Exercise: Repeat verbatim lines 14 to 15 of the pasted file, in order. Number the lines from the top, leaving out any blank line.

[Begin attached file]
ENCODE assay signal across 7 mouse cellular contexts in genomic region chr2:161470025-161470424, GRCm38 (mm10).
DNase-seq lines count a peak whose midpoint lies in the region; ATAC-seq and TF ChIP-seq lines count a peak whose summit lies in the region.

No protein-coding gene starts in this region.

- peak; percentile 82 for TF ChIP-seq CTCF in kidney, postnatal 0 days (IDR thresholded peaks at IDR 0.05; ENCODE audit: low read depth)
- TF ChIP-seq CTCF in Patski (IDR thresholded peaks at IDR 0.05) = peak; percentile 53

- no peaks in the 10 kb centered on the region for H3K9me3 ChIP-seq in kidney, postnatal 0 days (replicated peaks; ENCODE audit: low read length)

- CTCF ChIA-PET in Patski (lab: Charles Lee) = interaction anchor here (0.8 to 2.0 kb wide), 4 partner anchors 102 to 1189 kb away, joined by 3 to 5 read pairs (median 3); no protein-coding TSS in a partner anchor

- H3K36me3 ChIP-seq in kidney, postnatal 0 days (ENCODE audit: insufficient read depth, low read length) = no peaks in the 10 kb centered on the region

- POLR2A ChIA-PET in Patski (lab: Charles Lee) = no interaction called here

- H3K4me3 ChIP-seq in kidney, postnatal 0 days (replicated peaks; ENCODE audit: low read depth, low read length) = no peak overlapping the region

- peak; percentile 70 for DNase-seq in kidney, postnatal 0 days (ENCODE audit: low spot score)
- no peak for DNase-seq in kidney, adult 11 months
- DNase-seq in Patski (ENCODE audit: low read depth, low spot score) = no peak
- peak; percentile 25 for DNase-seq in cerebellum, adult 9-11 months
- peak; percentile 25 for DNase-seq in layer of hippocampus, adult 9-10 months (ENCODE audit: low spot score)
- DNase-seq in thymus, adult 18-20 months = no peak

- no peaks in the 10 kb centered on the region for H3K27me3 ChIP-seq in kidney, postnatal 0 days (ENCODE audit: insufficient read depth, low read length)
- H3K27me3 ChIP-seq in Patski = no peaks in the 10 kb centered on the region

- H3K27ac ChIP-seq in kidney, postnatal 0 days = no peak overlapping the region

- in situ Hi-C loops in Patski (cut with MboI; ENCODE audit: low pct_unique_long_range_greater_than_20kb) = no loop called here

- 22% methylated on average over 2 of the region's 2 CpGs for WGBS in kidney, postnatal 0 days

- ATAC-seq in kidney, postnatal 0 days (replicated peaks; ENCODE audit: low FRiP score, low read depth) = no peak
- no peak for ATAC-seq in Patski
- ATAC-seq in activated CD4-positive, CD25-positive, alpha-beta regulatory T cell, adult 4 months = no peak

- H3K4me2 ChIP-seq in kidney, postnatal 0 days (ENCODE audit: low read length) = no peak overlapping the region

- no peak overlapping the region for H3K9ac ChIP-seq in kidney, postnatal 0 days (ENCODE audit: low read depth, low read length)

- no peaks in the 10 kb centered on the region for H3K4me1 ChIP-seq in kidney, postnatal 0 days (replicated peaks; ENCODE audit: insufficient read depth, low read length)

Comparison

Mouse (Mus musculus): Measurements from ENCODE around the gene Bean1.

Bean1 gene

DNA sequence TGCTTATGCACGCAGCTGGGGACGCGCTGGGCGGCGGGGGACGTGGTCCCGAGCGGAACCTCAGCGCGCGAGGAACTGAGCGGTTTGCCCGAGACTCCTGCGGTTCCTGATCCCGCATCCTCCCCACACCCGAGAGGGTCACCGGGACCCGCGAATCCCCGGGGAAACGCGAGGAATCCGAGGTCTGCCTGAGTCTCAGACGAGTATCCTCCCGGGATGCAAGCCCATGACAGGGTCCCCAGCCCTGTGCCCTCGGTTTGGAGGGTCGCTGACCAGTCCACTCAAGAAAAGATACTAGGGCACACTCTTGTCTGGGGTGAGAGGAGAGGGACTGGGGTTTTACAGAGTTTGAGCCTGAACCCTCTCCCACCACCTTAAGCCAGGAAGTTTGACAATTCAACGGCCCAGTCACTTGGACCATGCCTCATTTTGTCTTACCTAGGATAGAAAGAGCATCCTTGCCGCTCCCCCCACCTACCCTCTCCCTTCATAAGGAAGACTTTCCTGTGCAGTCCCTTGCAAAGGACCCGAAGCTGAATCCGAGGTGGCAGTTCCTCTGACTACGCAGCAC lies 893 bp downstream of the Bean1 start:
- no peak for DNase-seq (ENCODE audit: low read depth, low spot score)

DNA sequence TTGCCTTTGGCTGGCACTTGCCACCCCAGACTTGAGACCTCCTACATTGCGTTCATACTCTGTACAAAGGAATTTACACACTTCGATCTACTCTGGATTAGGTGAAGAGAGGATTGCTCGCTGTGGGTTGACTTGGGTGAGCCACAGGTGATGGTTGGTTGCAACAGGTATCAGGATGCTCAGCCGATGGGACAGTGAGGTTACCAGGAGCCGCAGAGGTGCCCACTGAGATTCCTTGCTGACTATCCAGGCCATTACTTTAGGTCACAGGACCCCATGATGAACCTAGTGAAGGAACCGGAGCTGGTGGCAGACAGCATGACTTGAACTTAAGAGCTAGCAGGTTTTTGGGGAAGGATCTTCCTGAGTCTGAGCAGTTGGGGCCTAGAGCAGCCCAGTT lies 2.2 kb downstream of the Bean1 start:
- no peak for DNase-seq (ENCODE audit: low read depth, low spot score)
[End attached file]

- peak; percentile 25 for DNase-seq in cerebellum, adult 9-11 months
- peak; percentile 25 for DNase-seq in layer of hippocampus, adult 9-10 months (ENCODE audit: low spot score)